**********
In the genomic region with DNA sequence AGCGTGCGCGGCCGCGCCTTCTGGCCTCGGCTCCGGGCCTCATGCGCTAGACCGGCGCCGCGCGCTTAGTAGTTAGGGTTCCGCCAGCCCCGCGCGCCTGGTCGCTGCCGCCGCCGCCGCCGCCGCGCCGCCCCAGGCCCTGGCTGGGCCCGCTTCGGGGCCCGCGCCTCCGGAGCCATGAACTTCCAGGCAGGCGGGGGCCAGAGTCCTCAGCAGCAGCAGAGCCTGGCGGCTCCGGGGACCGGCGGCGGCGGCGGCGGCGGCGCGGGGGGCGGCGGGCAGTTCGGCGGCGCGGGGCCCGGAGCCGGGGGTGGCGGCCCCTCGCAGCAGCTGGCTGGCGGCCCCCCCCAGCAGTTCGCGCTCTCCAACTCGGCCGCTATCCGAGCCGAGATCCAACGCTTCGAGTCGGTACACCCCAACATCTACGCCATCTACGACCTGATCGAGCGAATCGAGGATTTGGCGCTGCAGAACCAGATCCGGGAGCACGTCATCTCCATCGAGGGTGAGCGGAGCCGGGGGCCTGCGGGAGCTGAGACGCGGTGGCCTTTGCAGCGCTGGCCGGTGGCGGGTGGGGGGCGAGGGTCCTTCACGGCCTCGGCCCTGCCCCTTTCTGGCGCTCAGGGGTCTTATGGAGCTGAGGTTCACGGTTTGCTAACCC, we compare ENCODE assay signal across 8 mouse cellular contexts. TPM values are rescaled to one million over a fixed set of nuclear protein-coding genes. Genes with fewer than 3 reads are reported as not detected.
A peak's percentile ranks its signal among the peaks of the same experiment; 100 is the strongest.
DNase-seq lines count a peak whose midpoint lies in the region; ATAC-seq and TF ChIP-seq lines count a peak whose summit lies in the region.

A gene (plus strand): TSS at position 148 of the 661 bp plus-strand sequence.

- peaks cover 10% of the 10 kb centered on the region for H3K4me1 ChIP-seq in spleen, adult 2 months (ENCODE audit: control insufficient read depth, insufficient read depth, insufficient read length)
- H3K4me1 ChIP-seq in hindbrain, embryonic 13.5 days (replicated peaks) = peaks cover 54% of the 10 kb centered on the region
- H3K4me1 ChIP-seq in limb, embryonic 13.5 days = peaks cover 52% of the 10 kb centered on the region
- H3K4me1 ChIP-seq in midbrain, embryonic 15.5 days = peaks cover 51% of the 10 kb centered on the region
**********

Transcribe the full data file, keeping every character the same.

In the genomic region with DNA sequence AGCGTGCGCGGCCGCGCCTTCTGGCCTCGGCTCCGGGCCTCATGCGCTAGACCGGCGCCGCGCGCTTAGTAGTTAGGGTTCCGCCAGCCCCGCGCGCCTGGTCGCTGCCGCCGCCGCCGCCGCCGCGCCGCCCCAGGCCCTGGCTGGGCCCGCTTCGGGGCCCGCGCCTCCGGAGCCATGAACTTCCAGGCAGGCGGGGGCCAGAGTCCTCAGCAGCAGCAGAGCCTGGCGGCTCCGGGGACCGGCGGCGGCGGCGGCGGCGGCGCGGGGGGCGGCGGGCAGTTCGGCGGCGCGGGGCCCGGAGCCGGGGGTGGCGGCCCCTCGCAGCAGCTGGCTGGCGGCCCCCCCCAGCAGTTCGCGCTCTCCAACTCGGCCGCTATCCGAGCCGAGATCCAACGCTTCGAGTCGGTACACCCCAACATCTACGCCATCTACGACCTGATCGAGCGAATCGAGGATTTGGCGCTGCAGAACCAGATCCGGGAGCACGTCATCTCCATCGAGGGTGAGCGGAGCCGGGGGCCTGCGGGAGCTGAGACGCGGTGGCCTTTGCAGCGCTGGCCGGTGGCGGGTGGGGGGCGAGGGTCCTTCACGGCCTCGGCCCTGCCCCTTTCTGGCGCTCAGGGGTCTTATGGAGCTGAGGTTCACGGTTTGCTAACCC, we compare ENCODE assay signal across 8 mouse cellular contexts. TPM values are rescaled to one million over a fixed set of nuclear protein-coding genes. Genes with fewer than 3 reads are reported as not detected.
A peak's percentile ranks its signal among the peaks of the same experiment; 100 is the strongest.
DNase-seq lines count a peak whose midpoint lies in the region; ATAC-seq and TF ChIP-seq lines count a peak whose summit lies in the region.

A gene (plus strand): TSS at position 148 of the 661 bp plus-strand sequence.

- peaks cover 10% of the 10 kb centered on the region for H3K4me1 ChIP-seq in spleen, adult 2 months (ENCODE audit: control insufficient read depth, insufficient read depth, insufficient read length)
- H3K4me1 ChIP-seq in hindbrain, embryonic 13.5 days (replicated peaks) = peaks cover 54% of the 10 kb centered on the region
- H3K4me1 ChIP-seq in limb, embryonic 13.5 days = peaks cover 52% of the 10 kb centered on the region
- H3K4me1 ChIP-seq in midbrain, embryonic 15.5 days = peaks cover 51% of the 10 kb centered on the region